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What We Are Doing About: Nanoscience

Tiny dimensions, great expectations. That’s nanoscience in a nutshell
What We Are Doing About: Nanoscience

Where less is more

In this Chapter:

  1. Where less is more

  2. A Nano Toolbox

  3. X-ray Discoveries

  4. Sensors



Where less is more

Tiny dimensions, great expectations. That’s nanoscience in a nutshell. Its underlying principle is a revolution in the way we view matter itself. Rather than working with existing materials, nanoscientists aim to create novel materials and structures from the bottom up, out of the tiniest building blocks available - atom by atom, molecule by molecule. Hence the prefix “nano,” (from the Greek for dwarf), which means one millionth of a millimeter or roughly one hundred-thousandth the width of a human hair.
Envsioned application lists, whether offered by starry-eyed futurists or old-school conservatives, sketch a remarkably altered world. Nanoscience, they predict, might touch nearly every area of human existence. Given the ability to control matter at the atomic and molecular scales, we might create nanoscopic drug delivery systems or achieve a far greener environment born of solar energy triumphs and streamlined production lines. Our workplaces might be revolutionized by superfast computers operating on the extraordinary principles of quantum physics, while feather-light yet highly durable materials transform our material landscape - ushering in unsurpassed bridges, skyscrapers and jetliners.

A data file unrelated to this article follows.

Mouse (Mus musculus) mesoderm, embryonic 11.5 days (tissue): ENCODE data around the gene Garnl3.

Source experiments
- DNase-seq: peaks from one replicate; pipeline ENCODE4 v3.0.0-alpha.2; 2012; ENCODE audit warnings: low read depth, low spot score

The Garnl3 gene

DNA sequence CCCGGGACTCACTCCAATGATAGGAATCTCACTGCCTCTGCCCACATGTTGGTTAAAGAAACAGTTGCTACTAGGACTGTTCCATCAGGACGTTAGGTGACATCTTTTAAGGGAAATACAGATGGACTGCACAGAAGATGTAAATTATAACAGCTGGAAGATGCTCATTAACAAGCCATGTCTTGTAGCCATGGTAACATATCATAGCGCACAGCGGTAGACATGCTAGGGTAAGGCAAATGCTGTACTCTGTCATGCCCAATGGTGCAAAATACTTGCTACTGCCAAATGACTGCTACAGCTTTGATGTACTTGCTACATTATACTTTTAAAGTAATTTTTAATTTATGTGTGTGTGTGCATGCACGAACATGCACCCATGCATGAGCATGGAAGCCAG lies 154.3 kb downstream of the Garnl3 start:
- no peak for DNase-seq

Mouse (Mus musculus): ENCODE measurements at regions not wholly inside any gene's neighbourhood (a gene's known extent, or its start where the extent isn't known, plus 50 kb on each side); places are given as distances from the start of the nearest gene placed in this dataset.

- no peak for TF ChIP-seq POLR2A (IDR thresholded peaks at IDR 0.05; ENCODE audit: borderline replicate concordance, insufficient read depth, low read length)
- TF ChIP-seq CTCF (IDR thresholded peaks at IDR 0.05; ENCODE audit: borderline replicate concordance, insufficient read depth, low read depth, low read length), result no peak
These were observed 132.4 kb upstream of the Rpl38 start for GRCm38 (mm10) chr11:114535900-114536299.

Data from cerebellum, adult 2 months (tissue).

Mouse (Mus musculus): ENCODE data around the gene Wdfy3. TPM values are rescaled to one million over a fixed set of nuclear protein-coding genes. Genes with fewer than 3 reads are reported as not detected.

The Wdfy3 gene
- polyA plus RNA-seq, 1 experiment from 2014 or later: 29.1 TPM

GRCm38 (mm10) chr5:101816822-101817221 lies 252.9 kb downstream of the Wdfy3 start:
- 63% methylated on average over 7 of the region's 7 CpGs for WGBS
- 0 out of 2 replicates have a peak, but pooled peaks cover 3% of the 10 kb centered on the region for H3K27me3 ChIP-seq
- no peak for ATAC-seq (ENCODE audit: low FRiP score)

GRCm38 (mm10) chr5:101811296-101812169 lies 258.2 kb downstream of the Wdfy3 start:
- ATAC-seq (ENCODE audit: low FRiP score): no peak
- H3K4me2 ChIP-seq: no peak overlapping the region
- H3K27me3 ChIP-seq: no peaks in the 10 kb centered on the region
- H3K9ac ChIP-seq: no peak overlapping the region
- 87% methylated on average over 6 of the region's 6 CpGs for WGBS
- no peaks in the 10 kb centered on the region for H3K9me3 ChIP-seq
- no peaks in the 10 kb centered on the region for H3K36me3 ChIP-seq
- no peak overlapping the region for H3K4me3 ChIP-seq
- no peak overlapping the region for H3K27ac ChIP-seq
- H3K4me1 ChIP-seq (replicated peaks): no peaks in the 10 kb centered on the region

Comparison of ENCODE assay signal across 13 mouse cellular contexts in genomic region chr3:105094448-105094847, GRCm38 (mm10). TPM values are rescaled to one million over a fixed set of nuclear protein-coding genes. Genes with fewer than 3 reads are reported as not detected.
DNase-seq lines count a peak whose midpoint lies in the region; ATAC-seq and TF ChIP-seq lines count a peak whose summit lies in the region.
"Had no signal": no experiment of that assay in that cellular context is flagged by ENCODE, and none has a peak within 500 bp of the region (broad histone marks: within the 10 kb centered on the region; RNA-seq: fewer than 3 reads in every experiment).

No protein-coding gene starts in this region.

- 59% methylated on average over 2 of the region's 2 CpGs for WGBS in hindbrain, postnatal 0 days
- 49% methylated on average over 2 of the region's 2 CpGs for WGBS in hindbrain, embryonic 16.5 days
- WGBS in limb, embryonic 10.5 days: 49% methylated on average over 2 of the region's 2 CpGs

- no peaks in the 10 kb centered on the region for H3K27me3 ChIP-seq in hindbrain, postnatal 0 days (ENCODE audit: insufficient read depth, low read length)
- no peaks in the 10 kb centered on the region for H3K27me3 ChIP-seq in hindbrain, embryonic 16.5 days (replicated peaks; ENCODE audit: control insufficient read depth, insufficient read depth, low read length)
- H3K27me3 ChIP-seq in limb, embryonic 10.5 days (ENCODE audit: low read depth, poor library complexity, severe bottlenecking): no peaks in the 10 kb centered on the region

Nanoscience, they predict, might touch nearly every area of human existence.


The challenge, however, is significant, and nanoscience has a long way to go before it will shape daily life. To build nanoscopic structures one must be able not only to see but also to manipulate atoms individually, developing minuscule roboarms able to pick up and deposit these tiny building blocks according to design.
Nevertheless, confidence in nanoscale science runs high, with many regarding it as the most important scientific frontier of the twenty-first century. Worldwide investment in this field has increased roughly fivefold in as many years and experts predict that annual nanotech production will exceed $1 trillion by 2015.
Researchers at the Weizmann Institute of Science are carving important advances in this field, working on novel tools or strategies with which to manipulate matter on the nano scale, designing new materials, and probing new ideas for tomorrow’s electronics, medicine and more.
The Institute is optimally poised to make important contributions at this frontier, bringing together top-ranking researchers in an interdisciplinary setting that is highly conducive to the pursuit of nanoscience - where the study of structures far smaller than the human cell demands the expertise and resources of different fields, from materials and computer science, to chemistry and physics and bioengineering.
Here’s a look into a tiny world with huge potential...